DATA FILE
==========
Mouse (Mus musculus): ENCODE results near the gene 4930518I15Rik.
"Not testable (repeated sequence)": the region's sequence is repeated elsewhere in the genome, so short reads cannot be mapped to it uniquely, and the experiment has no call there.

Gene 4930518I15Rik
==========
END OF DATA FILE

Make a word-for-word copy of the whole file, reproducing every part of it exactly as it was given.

Mouse (Mus musculus): ENCODE results near the gene 4930518I15Rik.
"Not testable (repeated sequence)": the region's sequence is repeated elsewhere in the genome, so short reads cannot be mapped to it uniquely, and the experiment has no call there.

Gene 4930518I15Rik